Forecasting plant migration rates: managing uncertainty for risk assessment

    JOURNAL OF ECOLOGY, Issue 3 2003
    S. I. Higgins
    Summary 1Anthropogenic changes in the global climate are shifting the potential ranges of many plant species. 2Changing climates will allow some species the opportunity to expand their range, others may experience a contraction in their potential range, while the current and future ranges of some species may not overlap. Our capacity to generalize about the threat these range shifts pose to plant diversity is limited by many sources of uncertainty. 3In this paper we summarize sources of uncertainty for migration forecasts and suggest a research protocol for making forecasts in the context of uncertainty. [source]

    East Asian monsoon instability at the stage 5a/4 transition

    BOREAS, Issue 2 2002
    The physics involved in the abrupt climate changes of the late Quaternary have eluded paleoclimatologists for many years. More paleoclimatic records characteristic of different elements of the global climate system are needed for better understanding of the cause-feedback relationships in the system. The East Asian monsoon is an important part of the global climate system and the mechanical links between the East Asian monsoon and other climatic elements around the world may hold a key to our knowledge of abrupt climate changes in East Asia and probably over a larger part of the globe. Previous studies have detected millennial-scale winter monsoon oscillations during the last glaciation and probably also during the last interglaciation in loess sequences across China. However, less attention has been paid to the abrupt summer monsoon changes and the stage 5a/4 transition, an important period for the evolution of the East Asian monsoon when the global climate shifted towards the last glaciation. Here we report on two loess sections from eastern China which were dated using a thermoluminescence (TL) technique. The pedogenic and other sediment parameters suggest that the summer monsoon experienced a two-step abrupt retreat at the stage 5a/4 transition. The variations in the proxies for the winter monsoon are synchronized with the summer monsoon proxies during this brief interval, implying a direct and immediate link between high latitude and low latitude mechanisms. These changes may be correlated with similar climatic oscillations observed in the North Atlantic, Europe and Antarctica, raising the possibility that the forcing factors that induced these changes are global in extent. [source]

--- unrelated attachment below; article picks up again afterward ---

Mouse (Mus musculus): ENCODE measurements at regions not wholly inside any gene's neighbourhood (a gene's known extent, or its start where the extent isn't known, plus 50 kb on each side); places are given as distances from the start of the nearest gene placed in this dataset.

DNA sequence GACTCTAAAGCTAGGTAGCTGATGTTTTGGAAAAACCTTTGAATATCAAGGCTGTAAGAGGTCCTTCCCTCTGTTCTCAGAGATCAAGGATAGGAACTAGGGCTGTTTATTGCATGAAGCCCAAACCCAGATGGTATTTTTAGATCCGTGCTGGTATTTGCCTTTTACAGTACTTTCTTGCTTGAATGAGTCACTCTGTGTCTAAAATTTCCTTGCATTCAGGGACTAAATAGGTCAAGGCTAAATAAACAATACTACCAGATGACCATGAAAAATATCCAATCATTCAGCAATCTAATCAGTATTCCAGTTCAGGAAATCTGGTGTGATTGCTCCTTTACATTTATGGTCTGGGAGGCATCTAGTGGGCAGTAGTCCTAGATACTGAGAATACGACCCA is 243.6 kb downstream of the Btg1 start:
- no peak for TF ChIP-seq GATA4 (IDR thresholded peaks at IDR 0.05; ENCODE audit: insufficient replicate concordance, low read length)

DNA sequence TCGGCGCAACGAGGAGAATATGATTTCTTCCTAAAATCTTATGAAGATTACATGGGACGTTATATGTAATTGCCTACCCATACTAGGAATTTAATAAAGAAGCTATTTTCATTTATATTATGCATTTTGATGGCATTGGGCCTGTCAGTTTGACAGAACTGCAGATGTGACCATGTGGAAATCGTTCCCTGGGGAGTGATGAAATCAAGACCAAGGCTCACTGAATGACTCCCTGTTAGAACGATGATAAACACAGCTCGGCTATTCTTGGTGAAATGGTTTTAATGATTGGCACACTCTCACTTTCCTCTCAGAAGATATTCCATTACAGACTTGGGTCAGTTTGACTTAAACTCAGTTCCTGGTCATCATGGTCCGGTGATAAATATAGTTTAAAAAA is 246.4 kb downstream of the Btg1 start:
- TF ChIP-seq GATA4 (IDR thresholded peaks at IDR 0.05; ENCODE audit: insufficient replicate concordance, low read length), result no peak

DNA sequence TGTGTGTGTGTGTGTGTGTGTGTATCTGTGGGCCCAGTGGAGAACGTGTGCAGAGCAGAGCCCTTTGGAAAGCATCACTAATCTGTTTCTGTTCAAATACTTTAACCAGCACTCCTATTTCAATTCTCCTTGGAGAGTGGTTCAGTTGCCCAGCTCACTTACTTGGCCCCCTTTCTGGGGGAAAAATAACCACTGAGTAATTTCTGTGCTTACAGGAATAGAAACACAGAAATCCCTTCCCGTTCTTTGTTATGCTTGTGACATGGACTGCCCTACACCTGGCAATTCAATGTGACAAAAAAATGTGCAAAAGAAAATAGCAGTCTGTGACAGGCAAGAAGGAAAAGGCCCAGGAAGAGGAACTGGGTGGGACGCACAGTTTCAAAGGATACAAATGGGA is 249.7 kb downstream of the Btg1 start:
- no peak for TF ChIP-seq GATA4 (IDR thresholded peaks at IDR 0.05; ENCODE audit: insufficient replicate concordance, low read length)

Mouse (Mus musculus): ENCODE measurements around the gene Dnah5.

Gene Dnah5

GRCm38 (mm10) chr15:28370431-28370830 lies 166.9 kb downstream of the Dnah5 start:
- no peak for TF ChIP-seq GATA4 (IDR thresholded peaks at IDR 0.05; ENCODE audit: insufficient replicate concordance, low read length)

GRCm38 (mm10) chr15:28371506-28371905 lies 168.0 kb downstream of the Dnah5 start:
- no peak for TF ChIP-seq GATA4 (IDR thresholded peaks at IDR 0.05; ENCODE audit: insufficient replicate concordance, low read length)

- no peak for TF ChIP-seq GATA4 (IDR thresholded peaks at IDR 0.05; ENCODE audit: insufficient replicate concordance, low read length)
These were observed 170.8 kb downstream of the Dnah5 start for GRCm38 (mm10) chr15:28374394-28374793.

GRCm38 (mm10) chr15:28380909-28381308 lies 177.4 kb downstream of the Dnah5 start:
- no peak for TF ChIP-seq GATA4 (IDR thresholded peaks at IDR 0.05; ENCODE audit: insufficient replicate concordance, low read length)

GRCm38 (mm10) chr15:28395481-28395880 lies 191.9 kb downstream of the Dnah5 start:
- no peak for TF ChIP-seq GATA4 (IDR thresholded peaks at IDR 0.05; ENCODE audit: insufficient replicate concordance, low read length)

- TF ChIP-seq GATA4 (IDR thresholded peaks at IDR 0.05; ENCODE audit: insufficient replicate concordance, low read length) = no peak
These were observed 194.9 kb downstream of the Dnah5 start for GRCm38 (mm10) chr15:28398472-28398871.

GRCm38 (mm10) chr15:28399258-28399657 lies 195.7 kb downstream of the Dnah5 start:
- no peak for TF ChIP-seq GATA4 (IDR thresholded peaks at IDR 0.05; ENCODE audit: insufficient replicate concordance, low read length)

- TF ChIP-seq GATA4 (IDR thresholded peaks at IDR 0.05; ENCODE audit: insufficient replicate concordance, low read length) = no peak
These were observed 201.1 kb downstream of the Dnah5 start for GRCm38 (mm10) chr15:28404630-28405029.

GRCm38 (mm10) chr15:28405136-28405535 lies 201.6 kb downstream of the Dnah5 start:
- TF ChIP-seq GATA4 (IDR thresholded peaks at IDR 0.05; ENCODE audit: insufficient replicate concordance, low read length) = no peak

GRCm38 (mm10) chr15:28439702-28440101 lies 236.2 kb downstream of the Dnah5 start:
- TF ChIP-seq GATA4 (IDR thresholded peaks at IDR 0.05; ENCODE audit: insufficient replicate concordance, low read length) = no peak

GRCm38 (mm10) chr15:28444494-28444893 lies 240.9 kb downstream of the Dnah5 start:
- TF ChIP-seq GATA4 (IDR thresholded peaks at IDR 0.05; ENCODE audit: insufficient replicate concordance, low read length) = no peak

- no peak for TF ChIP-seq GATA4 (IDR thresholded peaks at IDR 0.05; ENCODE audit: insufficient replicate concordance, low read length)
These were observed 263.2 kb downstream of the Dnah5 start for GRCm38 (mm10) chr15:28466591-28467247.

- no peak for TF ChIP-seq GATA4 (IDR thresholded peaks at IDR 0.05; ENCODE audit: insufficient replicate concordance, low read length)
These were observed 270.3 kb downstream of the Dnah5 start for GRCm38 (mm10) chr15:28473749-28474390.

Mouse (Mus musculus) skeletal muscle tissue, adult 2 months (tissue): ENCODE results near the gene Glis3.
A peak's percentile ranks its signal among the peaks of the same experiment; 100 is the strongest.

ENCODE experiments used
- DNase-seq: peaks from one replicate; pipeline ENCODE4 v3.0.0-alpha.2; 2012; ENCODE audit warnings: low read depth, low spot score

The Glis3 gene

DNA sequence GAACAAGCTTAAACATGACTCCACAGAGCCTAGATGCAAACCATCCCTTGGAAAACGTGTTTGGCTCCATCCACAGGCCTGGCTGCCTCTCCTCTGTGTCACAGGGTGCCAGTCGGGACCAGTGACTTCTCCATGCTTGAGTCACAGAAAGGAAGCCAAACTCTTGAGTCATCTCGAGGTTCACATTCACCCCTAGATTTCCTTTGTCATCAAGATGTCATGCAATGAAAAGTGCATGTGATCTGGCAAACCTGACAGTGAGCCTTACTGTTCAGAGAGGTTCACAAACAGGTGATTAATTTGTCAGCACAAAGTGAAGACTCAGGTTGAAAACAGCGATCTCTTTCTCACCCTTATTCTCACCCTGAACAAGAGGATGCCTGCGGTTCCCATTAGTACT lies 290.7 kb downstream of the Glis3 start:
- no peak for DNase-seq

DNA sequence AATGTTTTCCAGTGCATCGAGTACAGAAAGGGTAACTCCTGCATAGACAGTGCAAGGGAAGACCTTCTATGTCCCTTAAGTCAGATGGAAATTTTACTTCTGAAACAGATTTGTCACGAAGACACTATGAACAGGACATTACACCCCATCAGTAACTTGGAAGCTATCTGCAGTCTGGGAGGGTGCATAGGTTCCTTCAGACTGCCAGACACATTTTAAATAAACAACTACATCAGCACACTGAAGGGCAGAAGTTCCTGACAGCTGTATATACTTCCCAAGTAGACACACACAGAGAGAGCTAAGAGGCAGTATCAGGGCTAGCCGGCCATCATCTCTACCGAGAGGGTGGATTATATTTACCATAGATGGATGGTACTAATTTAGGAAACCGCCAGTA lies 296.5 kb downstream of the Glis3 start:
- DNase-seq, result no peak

Impacts of climate change on aeroallergens: past and future

    P. J. Beggs
    Summary Human activities are resulting in increases in atmospheric greenhouse gases, such as carbon dioxide, and changes in global climate. These, in turn, are likely to have had, and will continue to have, impacts on human health. While such impacts have received increasing attention in recent years, the impacts of climate change on aeroallergens and related allergic diseases have been somewhat neglected. Despite this, a number of studies have revealed potential impacts of climate change on aeroallergens that may have enormous clinical and public health significance. The purpose of this review is to synthesize this work and to outline a number of research challenges in this area. There is now considerable evidence to suggest that climate change will have, and has already had, impacts on aeroallergens. These include impacts on pollen amount, pollen allergenicity, pollen season, plant and pollen distribution, and other plant attributes. There is also some evidence of impacts on other aeroallergens, such as mould spores. There are many research challenges along the road to a more complete understanding of the impacts of climate change on aeroallergens and allergic diseases such as asthma and hayfever. It is important that public health authorities and allergy practitioners be aware of these changes in the environment, and that research scientists embrace the challenges that face further work in this area. [source]